Balancing audience diversity and health information resource design
A blog post written by Amanda Adams, PhD Candidate, College of Nursing and Health Sciences, Research Centre for Palliative Care, Death, and Dying, Flinders University
Designing a website or App interface is more than just organising images and text randomly on a page, there is both a science and an art to doing this successfully. Engaging end-users requires that interfaces be both functional and visually pleasing, and if developers can get the balance right, increases the chances that our audiences will find, use, and understand the information presented. Design requires thought and consideration of which layout, content, images, menu structures and visual cues can be used to ultimately guide and assist visitors to be able to complete whatever the task or activity that they came to do.
For example, just think about your last interaction online. Was the information easy to find, could you find your way around, did all the buttons and links take you where you thought you might go and importantly, was it a gratifying experience in that you were able to do what you went to the website or App to do?
If you said yes to all of these questions, then the developers got the design right for you.
Developers attempt to match design, function, and visual appeal to their intended audience. But how users experience this information within the interface is distinct to each individual, that is, even within specific user groups there is inherent diversity between each person which makes us unique. This is also true for audiences of health information resources. Each visitor brings their own level of content knowledge, technological skills or abilities, and attitudes towards using or engaging with digital environment. With this diversity comes an unequal ability to find, use and understand health information. A significant proportion of users are digitally excluded where there is a deficit in use of information technology or devices and the ability to self-determine trustworthiness of the information, known as digital readiness. [1-3]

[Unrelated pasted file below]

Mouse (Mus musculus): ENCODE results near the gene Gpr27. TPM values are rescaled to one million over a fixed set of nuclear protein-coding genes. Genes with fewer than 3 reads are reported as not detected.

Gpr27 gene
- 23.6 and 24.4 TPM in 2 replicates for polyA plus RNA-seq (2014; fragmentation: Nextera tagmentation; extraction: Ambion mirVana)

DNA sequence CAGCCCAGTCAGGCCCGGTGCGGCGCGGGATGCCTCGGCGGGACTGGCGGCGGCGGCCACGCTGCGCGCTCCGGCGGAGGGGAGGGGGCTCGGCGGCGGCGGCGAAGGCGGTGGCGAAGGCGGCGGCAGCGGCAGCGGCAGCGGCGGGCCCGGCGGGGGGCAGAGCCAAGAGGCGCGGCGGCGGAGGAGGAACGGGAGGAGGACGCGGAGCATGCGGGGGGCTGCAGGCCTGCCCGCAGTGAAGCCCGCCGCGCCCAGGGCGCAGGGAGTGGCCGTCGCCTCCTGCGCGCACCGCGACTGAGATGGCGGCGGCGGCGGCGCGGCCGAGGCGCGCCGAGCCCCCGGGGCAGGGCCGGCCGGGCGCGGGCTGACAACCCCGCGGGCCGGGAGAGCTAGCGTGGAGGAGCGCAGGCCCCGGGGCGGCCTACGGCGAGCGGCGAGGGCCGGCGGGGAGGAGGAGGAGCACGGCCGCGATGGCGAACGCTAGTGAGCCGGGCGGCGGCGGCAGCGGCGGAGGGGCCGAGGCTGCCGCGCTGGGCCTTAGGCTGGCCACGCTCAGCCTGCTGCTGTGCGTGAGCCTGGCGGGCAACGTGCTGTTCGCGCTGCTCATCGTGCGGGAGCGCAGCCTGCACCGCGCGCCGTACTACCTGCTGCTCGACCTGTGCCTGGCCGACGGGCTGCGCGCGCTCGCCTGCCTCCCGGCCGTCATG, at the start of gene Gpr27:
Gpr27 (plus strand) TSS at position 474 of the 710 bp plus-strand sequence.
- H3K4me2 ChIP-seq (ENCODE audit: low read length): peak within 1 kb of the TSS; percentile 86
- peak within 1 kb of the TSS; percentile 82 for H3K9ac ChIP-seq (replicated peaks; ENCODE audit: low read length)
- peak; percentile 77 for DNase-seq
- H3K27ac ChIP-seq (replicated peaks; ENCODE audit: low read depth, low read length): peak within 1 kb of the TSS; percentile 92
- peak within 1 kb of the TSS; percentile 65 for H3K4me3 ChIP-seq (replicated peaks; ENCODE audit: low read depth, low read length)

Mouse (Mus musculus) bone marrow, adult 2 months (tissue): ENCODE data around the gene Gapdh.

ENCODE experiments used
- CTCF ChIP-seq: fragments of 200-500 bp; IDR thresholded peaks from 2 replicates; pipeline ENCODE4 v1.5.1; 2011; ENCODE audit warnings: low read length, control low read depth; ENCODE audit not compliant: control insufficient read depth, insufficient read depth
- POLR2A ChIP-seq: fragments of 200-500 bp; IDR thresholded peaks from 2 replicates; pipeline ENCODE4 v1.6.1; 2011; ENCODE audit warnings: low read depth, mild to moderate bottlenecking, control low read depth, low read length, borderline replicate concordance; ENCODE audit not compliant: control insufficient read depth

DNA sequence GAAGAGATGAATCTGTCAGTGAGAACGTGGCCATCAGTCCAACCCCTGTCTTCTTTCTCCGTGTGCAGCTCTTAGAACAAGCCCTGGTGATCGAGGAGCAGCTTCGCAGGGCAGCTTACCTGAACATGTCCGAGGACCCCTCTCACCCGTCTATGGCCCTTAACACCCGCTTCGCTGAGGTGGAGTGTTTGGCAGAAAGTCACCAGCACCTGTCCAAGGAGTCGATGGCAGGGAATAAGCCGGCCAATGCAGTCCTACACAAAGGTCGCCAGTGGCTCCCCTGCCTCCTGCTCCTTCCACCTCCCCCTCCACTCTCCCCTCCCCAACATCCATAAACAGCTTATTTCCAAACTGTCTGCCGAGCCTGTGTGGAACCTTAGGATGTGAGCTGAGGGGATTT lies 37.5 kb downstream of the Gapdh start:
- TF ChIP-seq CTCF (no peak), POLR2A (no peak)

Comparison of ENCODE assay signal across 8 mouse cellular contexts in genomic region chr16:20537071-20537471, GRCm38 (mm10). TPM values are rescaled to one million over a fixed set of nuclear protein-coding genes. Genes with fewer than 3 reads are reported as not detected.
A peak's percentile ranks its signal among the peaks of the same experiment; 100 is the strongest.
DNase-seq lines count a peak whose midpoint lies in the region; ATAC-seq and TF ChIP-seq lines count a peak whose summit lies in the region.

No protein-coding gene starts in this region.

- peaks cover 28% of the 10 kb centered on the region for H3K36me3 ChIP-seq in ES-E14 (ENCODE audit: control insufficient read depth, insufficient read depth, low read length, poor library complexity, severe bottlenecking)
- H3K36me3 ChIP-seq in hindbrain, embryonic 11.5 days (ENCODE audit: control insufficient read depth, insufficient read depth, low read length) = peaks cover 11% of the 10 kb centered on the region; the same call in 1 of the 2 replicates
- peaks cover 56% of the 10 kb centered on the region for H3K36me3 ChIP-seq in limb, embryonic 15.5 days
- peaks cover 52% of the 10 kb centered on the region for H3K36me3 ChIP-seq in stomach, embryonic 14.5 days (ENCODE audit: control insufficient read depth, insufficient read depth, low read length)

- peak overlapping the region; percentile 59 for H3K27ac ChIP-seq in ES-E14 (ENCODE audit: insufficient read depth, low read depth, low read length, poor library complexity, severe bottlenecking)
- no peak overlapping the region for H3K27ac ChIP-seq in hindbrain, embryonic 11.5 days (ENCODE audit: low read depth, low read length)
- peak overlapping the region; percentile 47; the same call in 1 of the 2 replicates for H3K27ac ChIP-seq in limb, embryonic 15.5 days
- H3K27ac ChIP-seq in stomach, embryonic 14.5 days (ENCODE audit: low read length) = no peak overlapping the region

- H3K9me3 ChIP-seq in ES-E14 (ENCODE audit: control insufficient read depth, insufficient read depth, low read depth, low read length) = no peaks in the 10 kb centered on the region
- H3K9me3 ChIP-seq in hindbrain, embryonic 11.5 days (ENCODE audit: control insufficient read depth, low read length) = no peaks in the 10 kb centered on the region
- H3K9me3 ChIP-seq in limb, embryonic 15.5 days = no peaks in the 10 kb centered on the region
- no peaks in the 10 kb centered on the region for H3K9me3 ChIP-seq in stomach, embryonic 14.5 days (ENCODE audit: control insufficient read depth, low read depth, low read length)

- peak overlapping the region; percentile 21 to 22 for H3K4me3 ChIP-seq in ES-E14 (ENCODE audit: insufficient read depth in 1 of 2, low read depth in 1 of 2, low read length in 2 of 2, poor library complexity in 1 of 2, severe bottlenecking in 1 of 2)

Researchers suggest levels of digital readiness are underpinned by each individual’s characteristics such as demographics, social constructs, both current and past lived experiences, and cultural backgrounds (Figure 1). If digital readiness can impact how each user interacts with health information, then there are real implications for development and evaluation processes that should involve representatives of the intended audience. For developers, questions then become: ‘Who is now the ‘representative’ user for a general information resource’, and aspiringly ‘How can you ensure that everyone - regardless of levels of digital health literacy, digital skills and access; can use the interfaces that you design?’
For online health information resources such as CareSearch, audience diversity is a reality and a complex issue to resolve when it comes to building and maintaining a crucial health resource for the general population. Palliative care information is not specific to any one demographic, segment, or profession and this can make interface design difficult when trying to cater for everyone (and everyone’s individual characteristics). Developers can undertake usability evaluations to ensure that our prototypes meet user needs, but time and budget constraints means number of people we can involve and rounds of testing we can do are often limited.
Through our research, we have begun to understand that perhaps there needs to be a change in development practice to ensure that we are balancing our interface designs to help everyone to access health information. There may also be a need for a more strategic method to identify who should be involved in usability testing. To investigate this question, our current study explores how digital health literacy and user characteristics influence end-user’s use of health websites and how this may affect interface design.
Can you help with our research study?
To help us better understand usability we would like to invite you to complete an online survey and activity exploring the relationship between characteristics that influence our ability to interact with the online environment and how online health information resources are designed.
Your responses will remain anonymous and no identifying information will be requested.
If you are interested in participating, you can click on the link below for more information and to take the survey. The survey and activity will take you approximately 30 minutes to complete, and once finished you can enter the draw for a $50 gift voucher in appreciation for your time.
Link to survey: Digital Health Literacy and Website Design Survey
If you have any questions regarding the research study, please contact the researcher:
Amanda Adams [email@example.com]
- OECD. Understanding the Digital Divide. OECD Digital Economy Papers No. 49. Paris: OECD Publishing; 2001.
- Internet World Stats. The Digital Divide, ICT, and Broadband Internet [Internet]. Internet World Stats; 2020 [updated 2020 Jun 7; cited 2020 Aug 12].
- Horrigan JB. Digital Readiness Gaps [Internet]. Washington DC: Pew Research Centre; 2016 Sep 20.
Amanda Adams, PhD Candidate, College of Nursing and Health Sciences, Research Centre for Palliative Care, Death, and Dying, Flinders University